Yesterday, Republican Ohio Gov. John Kasich vetoed the so-called “heartbeat bill,” a measure that would have banned all abortions after about six weeks of pregnancy, or before many women even know that they are pregnant. At the same time, Kasich signed a bill banning abortion after 20 weeks of pregnancy, with exceptions only for saving a pregnant woman’s life or preventing the “substantial and irreversible impairment of a major bodily function.”
While Kasich’s decision to sign the 20-week ban while vetoing the six-week ban may make him seem like a relative moderate on abortion rights, he is anything but. In fact, the 20-week ban that Kasich did sign is a much bigger threat to legal abortion than was the “heartbeat bill” that he vetoed. This is because while the “heartbeat bill” would almost certainly have been struck down in the courts as unconstitutional, the 20-week ban is part of a careful strategy by anti-choice groups to strike at the heart of Roe v. Wade.
The anti-choice movement, with the leadership of Americans United for Life and the National Right to Life Committee, has worked to push through 20-week abortion bans in states around the country. Shortly before this year’s election, Donald Trump attempted to consolidate his support from the anti-abortion movement in part by promising to sign a federal version of the bill.
(Although these bills are generally referred to as 20-week bans, many, like Ohio’s, actually ban abortion after about 22 weeks as determined by the medically accepted protocol for measuring the length of a pregnancy. Abortions after 20 weeks of pregnancy are very rare, making up only about 1 percent of all procedures in the U.S.)
Abortion rights opponents market these bills as “pain-capable” or “fetal pain” bills, claiming—with inconclusive scientific evidence—that they ban abortion at the point at which a fetus can feel pain. But their real purpose is to launch a calculated attack at Roe, which largely protects the right to abortion up to the point of viability, which generally occurs at about 24 weeks of pregnancy, although recent medical advances have allowed a small number of children born even earlier to survive.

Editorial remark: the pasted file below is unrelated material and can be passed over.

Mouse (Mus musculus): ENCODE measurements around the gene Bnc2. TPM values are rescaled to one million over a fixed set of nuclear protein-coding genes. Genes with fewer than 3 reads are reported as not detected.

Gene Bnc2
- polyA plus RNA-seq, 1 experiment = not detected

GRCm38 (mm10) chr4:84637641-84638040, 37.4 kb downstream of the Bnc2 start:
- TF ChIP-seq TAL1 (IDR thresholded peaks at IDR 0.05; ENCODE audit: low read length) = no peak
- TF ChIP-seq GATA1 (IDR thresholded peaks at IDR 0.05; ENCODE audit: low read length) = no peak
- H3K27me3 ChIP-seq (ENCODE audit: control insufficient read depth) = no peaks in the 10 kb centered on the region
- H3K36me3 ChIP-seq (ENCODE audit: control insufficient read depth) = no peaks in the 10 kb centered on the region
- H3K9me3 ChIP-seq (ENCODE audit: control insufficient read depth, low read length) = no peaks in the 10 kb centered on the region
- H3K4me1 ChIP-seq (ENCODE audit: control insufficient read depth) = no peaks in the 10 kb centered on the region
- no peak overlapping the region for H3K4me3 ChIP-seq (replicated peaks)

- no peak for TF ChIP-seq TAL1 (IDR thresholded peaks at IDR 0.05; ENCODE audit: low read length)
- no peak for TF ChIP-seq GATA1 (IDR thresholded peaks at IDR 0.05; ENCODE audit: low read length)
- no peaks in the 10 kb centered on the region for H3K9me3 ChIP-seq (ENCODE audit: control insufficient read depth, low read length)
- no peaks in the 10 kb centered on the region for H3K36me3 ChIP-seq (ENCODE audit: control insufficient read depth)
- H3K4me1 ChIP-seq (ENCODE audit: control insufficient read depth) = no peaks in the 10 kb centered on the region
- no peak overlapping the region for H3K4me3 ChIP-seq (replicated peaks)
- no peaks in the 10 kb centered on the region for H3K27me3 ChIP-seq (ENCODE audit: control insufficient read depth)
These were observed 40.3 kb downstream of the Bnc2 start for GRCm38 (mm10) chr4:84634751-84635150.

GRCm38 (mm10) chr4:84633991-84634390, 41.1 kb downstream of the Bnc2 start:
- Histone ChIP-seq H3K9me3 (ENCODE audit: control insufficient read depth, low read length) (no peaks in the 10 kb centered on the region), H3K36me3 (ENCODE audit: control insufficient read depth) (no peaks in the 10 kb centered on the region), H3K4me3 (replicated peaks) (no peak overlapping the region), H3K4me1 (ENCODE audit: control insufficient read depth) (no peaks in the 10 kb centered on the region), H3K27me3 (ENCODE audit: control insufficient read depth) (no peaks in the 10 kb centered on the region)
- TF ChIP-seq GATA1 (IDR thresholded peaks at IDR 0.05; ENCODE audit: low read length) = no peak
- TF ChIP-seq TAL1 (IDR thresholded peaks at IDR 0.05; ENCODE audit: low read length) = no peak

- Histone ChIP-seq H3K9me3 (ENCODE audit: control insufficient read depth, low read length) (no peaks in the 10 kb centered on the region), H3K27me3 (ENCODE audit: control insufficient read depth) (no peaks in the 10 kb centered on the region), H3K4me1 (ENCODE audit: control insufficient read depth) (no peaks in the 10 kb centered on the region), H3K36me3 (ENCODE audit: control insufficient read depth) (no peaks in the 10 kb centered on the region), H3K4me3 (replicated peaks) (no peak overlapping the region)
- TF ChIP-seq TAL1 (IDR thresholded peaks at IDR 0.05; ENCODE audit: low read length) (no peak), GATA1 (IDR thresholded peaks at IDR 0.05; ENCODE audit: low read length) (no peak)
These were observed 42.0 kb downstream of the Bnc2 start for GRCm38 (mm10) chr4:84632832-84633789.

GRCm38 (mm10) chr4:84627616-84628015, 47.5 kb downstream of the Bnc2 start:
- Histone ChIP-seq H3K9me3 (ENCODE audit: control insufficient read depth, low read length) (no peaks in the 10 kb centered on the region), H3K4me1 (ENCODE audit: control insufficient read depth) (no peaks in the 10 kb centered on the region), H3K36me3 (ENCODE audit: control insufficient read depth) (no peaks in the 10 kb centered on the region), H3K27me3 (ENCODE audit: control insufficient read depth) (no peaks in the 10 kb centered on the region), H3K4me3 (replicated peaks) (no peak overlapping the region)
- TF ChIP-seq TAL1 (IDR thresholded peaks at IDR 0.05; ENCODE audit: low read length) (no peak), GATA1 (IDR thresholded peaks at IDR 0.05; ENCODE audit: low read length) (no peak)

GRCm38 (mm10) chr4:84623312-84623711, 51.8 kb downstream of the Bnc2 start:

By pushing through legal abortion limits that kick in at just before the point where most fetuses would be viable outside the womb, the anti-choice movement is attempting to kick down a central pillar of Roe with the hope that the decision’s larger protections of legal abortion will come down with it. As Americans United for Life’s Ovide Lamontagne told Talking Points Memo last year, “We do think these kinds of cases and these kind of laws will ultimately lead to the erosion and outright reversal of Roe v. Wade. This is the kind of law that could lead the court to say, ‘It is time for us to get out of this business.'”
There is a reason that mainstream anti-choice groups have gotten behind 20-week abortion bans while shying away from more extreme measures like the “heartbeat bill.” An outright attack on Roe via a six-week abortion ban would be extremely unlikely to survive any court challenge as long as Roe survives; 20-week bans are carefully calculated to prevent Roe from surviving at all.
In Ohio, the “heartbeat bill” was particularly suited to making all other anti-choice legislation seem reasonable by comparison. It’s chief champion, Janet Porter, is an extremist Religious Right activist who has, for instance, blamed Noah’s Flood on gay marriage.
In a press release responding to the veto, Porter lambasted Kasich for his “betrayal” and declared that his “political career is over.” But in reality, Kasich’s move was perfectly designed to preserve his image as a Republican moderate while inflicting the maximum possible damage on Roe v. Wade.